To those steeped in the game, of course, this sort of thing is second nature. “If you’ve grown up with baseball, then it’s not a complicated sport,” one local journalist explains. Then again, as he admits, he’s been watching it for 28 years. I make a quick calculation based on my current age and realise with alarm that even with a fair wind, I’ll be 60 before I fully understand baseball. Even with the generous deadlines at The Independent, there’s no way they’re giving me that long to write this piece.

So in desperate need of a shortcut, I head down to the organised chaos of batting practice, where exceptionally bulky men thwack baseballs around in the midst of what can only be described as an utter circus: a phalanx of television crews all filming pieces to camera, journalists and VIPs milling around and catching up with old friends, the umpires solemnly striding past to inspect the boundaries, a team from the Ellen DeGeneres show conducting an interview with an earnest-looking eight-year-old boy in an umpire’s outfit.

A man named Dave Dombrowski, president of baseball operations at the Red Sox, very charitably offers to give a beleaguered British journalist a few pointers. “It’s kind of like when I watch cricket or rugby,” he laughs. “I’d say a couple of things. Keep an eye on the starting pitcher. He’s the key to the game. And the second thing is getting guys on base. If one team is consistently getting guys on base, that’s a pretty good indicator of which way things are going.”

The game begins, after the sort of chintzy opening festivities that America has turned into a fine art. A fiesta of fireworks. Some soft-rock monstrosity masquerading as the Stars and Stripes. Fighter jets in formation. Enough soldiers to annexe a small island nation. Literally the biggest flag I’ve ever seen in my life. The camera wastes no time in zooming in on some of the prominent celebrities perched in the posh seats, just behind home plate: Larry King, Jason Bateman, Rob Lowe, Kobe Bryant.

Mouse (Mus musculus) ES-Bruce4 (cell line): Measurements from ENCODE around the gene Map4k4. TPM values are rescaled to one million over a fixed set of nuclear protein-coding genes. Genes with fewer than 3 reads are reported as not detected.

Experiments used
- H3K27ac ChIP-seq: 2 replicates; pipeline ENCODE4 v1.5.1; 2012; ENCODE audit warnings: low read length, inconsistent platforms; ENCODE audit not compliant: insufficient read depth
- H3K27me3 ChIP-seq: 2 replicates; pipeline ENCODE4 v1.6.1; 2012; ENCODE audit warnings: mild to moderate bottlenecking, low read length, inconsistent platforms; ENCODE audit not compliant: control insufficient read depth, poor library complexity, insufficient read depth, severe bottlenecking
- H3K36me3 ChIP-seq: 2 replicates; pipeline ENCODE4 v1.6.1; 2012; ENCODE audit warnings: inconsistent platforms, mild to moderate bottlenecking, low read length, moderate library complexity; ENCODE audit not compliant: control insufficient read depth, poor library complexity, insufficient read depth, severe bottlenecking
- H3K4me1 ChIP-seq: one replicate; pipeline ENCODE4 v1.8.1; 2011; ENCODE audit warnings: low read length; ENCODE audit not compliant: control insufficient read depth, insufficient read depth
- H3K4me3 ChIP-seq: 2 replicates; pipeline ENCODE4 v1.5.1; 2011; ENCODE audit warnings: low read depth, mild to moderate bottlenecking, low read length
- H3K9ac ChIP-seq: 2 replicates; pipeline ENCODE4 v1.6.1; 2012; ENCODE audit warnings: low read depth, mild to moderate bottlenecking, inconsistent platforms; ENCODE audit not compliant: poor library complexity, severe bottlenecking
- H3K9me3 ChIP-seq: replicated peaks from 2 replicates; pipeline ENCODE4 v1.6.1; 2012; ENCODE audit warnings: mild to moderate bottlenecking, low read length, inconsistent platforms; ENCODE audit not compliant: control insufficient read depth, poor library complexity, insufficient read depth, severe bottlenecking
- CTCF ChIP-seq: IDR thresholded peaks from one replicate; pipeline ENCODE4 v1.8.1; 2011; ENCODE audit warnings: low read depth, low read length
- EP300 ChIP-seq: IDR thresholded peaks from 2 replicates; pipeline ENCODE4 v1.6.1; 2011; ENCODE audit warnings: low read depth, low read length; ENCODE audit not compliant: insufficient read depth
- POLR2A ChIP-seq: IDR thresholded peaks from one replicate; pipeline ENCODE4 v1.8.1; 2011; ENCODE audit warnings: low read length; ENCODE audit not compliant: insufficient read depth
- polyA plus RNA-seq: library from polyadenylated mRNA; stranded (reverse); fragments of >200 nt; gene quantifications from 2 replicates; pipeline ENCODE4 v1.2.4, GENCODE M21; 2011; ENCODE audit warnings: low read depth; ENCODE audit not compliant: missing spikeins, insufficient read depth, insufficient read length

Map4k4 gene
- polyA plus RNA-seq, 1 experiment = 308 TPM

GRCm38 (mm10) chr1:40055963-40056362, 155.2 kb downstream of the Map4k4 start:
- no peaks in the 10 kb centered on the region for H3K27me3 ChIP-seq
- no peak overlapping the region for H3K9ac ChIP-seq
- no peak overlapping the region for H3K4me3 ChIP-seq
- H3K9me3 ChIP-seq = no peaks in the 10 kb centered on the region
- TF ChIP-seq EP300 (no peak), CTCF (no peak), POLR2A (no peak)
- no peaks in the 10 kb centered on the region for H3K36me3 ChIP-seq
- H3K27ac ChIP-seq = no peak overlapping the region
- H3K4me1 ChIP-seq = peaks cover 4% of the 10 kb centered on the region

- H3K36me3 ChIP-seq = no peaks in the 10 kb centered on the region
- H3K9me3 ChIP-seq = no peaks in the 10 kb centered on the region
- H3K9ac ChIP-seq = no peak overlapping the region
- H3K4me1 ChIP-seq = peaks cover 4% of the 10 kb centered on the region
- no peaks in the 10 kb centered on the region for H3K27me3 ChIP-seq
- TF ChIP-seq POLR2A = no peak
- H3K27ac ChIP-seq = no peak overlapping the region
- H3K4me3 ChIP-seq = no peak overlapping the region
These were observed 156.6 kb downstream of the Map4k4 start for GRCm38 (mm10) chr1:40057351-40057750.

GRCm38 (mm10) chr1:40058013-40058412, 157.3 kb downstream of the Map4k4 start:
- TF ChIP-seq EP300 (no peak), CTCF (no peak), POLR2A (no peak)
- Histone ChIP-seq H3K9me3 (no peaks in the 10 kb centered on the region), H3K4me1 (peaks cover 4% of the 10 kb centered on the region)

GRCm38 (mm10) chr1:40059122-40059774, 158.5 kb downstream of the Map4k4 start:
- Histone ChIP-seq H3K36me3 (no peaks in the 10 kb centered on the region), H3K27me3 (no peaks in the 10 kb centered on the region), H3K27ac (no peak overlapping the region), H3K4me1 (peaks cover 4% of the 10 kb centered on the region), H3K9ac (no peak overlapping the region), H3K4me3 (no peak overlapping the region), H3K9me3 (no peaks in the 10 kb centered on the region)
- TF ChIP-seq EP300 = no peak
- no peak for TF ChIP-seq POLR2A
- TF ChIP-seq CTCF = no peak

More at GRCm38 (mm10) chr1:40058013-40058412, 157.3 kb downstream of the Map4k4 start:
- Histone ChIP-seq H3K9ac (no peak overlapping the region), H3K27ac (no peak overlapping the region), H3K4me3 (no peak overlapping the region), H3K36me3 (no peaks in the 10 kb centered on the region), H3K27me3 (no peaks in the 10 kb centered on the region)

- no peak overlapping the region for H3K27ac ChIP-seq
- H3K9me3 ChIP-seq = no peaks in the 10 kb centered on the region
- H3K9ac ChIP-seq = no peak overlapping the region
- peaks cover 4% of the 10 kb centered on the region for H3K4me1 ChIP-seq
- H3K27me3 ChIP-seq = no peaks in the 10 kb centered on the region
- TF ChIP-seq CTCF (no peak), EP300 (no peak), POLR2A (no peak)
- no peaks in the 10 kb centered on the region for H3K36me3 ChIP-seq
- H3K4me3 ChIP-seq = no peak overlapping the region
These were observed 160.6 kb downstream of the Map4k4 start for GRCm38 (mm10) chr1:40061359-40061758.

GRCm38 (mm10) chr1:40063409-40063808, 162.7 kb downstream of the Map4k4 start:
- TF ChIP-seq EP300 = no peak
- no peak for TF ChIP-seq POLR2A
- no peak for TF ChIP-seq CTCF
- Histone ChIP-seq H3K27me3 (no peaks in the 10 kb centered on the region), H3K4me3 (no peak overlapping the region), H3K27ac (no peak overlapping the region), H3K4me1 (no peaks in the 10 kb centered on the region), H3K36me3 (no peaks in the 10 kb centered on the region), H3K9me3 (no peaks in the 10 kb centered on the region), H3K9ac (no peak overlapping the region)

Chris Sale delivers a pitch during the ninth inning (Getty Images)

But I’ve gone in the other direction, right up to the top deck on the ninth floor, where you find the cheapest tickets and the best atmosphere. Here, partisan home fans wildly celebrate every hit, every strike and every marginal call by high-fiving anyone within range. Some even bring mitts in the hope of catching foul balls. During the break between innings, they queue up to wash the whole experience down with industrial quantities of food: hot dogs, garlic fries, pizza slices the size of a ringbinder, baseball helmets filled with nachos and guacamole.

There are 81 home games in a regular baseball season, but as I chat to fans on the top deck, it turns out that virtually nobody goes to all of them. For the majority, following a baseball team is a mixed-media experience, a collage of boozy evenings in front of the telly, radio commentaries in the car or truck, workplace fantasy pools, and arguing with strangers online about who screwed up on a particular play. Baseball fans love nothing better than arguing about who screwed up. In a way, it’s an inversion of the customary proverb: in baseball failure has many parents, success is an orphan.

“The game will tell you something,” says Alex Cora, manager of the Red Sox. “You just have to pay attention to it.” And as a glorious red sunset settles on Dodger Stadium, slowly and by degrees the game begins to draw me in. It’s only when studying closely that you begin to grasp the epic, gladiatorial quality of the duel: the way pitcher and batter eye each other up with a grudging respect, sanctifying their respective spaces in preparation for battle. Red Sox starting pitcher Rick Porcello tugging on virtually every loose appendage before he delivers the ball: his earlobes, his collar, his shirt front, both shoulders. The enormous Cuban Yasiel Puig, who’ll hit a three-run homer in game four, thrashing himself all over with his bat, as if flagellating himself with a birch. Like any well-established sport, baseball strikes me first and foremost as a game of rituals.